Luckily I had printed off 3 letters, so I left another one with Tom, and took my last remaining letter and went to see if I could get a taxi, as I needed to get there ASAP. But in true traveller form, I checked my wallet and had no money, not even enough to catch a bus.

The vibe I had got from the team leader and from what I had read about Mr Swan I knew if I could meet him and he had a spare berth from someone not turning up I could live my dream. It was close. I started on the 10 km walk back into town, and all of a sudden I felt tears in my eyes, my Antarctic goal I have strived for the last 3 years felt like it could be in reach, I kept saying, “this could be it Hap”, the feeling was amazing, my heart was racing.

I started to walk, restraining myself from running. I stuck my thumb out at the same time and when I heard cars approaching I would turn to face them with my smile so they could see the positive wave that I was riding, the aurora or whatever you want to call it. The fourth car pulled over.

26 year old Nicholas was driving, I told him what I was doing, and he replied “that hotels right at the top of the mountain, but I can take you there as it just so happens I have to drop something off there today”. Nicholas hit the gas and during the conversation it turned up that he has an American wife that he met 3 years ago in Puerto Vallarta, Mexico! The same place I met my American girlfriend Mandy 3 years ago, how crazy is that.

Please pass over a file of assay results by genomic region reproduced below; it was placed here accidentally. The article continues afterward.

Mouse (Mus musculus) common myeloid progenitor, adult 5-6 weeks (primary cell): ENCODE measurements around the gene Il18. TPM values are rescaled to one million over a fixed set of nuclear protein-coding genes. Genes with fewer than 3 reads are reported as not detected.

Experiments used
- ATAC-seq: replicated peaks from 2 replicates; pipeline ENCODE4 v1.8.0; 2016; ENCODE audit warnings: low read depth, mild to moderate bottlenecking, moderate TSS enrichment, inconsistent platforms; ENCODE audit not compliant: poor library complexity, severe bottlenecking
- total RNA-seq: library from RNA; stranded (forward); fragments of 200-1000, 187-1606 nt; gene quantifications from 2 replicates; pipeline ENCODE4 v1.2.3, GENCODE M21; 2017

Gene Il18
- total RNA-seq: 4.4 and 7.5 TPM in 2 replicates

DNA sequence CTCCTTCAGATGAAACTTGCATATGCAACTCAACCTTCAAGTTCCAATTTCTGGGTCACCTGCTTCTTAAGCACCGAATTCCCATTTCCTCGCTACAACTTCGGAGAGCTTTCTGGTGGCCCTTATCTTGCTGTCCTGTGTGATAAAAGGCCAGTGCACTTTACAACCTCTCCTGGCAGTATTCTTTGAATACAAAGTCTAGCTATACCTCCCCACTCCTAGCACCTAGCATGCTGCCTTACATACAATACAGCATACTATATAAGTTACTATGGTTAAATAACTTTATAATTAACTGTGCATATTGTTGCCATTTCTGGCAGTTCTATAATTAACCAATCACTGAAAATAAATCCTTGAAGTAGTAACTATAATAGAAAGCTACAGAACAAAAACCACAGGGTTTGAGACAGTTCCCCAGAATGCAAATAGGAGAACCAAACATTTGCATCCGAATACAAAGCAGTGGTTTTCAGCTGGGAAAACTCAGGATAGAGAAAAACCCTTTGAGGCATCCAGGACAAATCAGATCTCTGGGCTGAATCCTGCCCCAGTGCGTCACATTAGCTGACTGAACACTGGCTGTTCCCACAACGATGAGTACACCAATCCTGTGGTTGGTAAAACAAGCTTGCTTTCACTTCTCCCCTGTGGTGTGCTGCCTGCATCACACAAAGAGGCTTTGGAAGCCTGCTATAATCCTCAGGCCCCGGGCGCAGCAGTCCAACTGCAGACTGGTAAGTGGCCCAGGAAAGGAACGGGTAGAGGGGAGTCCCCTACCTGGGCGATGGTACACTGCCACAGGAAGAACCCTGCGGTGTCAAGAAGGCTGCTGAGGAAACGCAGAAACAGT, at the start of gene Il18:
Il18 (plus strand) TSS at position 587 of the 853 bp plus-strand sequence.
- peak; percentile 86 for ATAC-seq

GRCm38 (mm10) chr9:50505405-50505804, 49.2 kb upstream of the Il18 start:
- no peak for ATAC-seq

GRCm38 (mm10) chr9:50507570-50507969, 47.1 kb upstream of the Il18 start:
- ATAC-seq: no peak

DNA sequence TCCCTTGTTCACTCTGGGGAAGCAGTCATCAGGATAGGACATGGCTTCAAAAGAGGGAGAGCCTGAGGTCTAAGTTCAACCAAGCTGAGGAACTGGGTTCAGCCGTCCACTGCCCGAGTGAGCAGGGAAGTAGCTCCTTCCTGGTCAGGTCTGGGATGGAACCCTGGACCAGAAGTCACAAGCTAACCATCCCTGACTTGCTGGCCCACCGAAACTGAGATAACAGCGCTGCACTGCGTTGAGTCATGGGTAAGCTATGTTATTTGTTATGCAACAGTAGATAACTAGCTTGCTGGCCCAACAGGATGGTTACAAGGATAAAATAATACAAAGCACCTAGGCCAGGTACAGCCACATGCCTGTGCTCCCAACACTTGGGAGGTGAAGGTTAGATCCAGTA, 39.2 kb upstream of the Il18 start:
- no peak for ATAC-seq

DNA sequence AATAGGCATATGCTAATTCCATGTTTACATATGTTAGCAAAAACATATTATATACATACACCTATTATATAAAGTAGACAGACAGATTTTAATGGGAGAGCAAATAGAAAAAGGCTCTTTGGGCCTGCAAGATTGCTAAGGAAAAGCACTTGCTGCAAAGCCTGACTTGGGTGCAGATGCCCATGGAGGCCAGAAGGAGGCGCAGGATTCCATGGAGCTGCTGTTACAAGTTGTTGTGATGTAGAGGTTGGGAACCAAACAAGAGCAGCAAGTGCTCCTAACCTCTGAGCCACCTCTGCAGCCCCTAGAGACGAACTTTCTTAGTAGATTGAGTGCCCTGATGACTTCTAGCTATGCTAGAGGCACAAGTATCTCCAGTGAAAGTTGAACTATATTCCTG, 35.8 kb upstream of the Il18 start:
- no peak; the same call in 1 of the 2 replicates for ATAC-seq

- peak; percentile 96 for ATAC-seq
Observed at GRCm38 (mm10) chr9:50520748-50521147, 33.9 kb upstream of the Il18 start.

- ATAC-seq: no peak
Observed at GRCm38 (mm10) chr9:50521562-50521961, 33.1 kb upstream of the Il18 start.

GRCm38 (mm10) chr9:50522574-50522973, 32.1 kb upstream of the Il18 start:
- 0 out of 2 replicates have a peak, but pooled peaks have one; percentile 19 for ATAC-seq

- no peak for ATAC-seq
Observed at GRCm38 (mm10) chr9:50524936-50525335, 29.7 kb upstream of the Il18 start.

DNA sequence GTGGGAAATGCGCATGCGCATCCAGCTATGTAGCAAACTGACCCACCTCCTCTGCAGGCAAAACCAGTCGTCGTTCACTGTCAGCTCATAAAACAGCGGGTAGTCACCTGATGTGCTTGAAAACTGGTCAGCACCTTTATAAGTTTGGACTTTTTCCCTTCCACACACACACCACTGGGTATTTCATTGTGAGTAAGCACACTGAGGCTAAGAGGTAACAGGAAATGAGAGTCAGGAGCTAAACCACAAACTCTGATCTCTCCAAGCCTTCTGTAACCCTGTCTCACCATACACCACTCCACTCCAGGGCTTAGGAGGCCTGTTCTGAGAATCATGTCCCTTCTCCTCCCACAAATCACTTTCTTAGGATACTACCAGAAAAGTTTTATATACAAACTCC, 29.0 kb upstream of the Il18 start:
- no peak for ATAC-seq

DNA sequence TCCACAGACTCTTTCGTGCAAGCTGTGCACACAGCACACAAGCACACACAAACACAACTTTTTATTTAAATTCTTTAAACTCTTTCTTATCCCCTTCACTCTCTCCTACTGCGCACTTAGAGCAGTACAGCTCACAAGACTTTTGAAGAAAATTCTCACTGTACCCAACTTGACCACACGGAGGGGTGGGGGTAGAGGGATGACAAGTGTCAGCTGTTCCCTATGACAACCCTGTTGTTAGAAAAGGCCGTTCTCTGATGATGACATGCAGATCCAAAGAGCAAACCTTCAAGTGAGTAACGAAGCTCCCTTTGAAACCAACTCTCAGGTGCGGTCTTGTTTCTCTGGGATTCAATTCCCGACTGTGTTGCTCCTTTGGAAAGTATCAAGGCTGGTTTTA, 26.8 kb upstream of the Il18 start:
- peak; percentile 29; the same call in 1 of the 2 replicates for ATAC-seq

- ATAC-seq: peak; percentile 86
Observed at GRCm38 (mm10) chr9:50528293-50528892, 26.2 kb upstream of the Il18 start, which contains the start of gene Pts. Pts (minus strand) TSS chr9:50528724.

We made it to the 4 star hotel, I walked into the foyer and told the receptionist I was there to talk with Robert Swan. I was expecting him to call security, but I heard him telling Mr Swan on the other end that there was a man here to talk with him and then handed me the telephone. My god, what do you say to a famous Antarctic legend that you’ve just stalked and doesn’t know who you are? Well, you tell him your name. “Hello Mr Swan, you don’t know me but name’s Hap” “Hello Hap, sorry I am just in the middle of a meeting organising this expedition, I can’t meet you, but quickly tell me what you want”. So I just let loose on my spiel about my goal, about Antarctica, about wanting to be a part of his organisation and helping with my public speaking etc, this is easy to do when you are this passionate. He was such a genuinely nice guy, he said to me “I’m sorry Hap, I have no berths available, but leave me your letter and I will read it, but take down my email address and send me an email again on what you can offer my organisation and I will see what I can do, good luck”.